# ANSI Drill Bit Size for M2.5 Screw Hole

## using slide rule for ratio calculation

For a DIY project, I need to drill mounting holes for M2.5 (metric) screws. I happen to own ANSI (imperial) drill bits set only, which comes in 1/64 inch increments.

Fortunately, there is a screw gauge template in the box, which allows me to trial fit the M2.5 screw one-by-one, until finding the closest drill bit size.

I’d like to find a better way to do this, with the help of a slide rule.

First, from this link (https://engineersbible.com/clearance-hole-metric/), we know that a M2.5 screw can fit in 2.7mm to 3.1mm screw hole. We need to drill a hole in that size range.

Secondly, the conversion between **mm** and **inch** gives us the direct formula:

**screw hole size (mm)/25.4 = N / 64**

**N** can only take integer values.

Since slide rule is very good at ratio calculation, here is how to do it:

- put the cursor on
**2.54**of D scale; we will use this hairline to read C scale in the coming steps

2. Now slide C scale, use 6.4 on D scale to match integer N (for example, N = 8) on C scale

3. Now you can read the C scale above 2.54 to get the screw hole size, 3.18 in this case.

Mathematically, the ratio calculation you just performed is:

**3.18/25.4 = 8/64**

25.4 and 64 are two known constants in the denominator, whereas 8 gets “mapped” to 3.18.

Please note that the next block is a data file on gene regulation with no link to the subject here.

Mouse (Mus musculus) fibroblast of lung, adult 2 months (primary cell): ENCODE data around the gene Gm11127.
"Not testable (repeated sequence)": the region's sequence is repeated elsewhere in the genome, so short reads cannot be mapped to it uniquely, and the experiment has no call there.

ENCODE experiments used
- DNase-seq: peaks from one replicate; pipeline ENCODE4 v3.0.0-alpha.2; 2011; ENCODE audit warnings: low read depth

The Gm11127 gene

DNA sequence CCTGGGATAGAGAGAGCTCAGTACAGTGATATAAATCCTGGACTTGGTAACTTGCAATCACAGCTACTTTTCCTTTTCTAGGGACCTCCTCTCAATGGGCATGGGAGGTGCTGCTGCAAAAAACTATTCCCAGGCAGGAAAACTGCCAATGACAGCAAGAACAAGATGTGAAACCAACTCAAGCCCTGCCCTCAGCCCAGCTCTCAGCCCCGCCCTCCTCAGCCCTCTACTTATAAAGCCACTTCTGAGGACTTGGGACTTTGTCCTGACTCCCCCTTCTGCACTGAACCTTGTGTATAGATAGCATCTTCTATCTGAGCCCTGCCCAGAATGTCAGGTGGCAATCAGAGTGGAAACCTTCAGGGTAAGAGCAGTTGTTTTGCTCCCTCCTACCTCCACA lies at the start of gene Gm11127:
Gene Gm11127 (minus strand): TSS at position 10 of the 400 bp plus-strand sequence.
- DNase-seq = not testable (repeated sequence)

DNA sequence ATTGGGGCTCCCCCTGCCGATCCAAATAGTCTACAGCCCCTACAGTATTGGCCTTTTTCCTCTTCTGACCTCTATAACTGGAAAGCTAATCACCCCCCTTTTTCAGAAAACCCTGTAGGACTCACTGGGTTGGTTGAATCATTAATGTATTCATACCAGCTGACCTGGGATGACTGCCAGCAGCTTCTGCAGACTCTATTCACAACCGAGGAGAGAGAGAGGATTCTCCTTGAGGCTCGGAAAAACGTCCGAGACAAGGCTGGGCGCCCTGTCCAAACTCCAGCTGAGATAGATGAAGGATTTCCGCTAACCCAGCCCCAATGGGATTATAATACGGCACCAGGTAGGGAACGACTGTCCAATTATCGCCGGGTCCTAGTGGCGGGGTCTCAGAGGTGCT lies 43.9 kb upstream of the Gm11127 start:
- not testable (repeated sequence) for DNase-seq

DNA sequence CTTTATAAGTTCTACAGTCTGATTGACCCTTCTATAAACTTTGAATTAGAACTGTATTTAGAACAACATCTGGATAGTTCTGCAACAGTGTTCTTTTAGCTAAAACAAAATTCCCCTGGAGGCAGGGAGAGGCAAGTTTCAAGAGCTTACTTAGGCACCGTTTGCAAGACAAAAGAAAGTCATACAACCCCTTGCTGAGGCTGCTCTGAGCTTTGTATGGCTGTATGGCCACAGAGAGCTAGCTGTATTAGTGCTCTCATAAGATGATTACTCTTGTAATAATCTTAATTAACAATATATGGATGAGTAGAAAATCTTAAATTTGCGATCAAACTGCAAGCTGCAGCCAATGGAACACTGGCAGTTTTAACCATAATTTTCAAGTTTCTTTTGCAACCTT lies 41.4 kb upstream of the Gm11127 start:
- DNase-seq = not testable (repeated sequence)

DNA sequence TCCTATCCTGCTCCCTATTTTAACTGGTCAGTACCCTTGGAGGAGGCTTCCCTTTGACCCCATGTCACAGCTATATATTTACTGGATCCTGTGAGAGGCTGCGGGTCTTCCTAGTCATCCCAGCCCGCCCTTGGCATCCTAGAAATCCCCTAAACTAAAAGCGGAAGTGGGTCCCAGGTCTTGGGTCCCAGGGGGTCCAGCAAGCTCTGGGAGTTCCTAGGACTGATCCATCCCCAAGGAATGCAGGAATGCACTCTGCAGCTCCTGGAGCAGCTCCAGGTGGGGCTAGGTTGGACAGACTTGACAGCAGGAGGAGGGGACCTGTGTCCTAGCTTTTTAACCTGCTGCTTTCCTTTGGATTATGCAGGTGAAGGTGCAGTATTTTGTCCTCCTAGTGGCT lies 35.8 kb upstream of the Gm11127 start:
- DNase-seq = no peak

So a drill bit of 8/64 = 1/8 can certainly give a snug fit. To get a tighter fit, now try to move 7 on C scale above 6.4 (Note the sequence of smaller size drill bits are 7/64, 6/64, 5/64, …)

This time, you read 2.78, which can still fit. On the other hand, if you keep going to the next number, you will find 6/64 being too small.

To make matters a little more complicated, ANSI drill bits also come with gauge numbers such as #31, #32, #33, etc. These don’t follow any math formulas, you have to look them up in a table. This table lists both ANSI and metric drill bits sizes: https://www.custompartnet.com/drill-size-chart

“So just use the table, why bother with the slide rule,” you might ask.

The beauty of slide rule is that it turns the 4 numbers in a ratio equation “dynamic”. In this case, sliding a different integer number over 6.4 gives immediate “response” of the screw hole size over 2.54. And you can see the continuous change of values, as the calculation is being performed.

In a sense, slide rule visualizes the ratio calculation very nicely.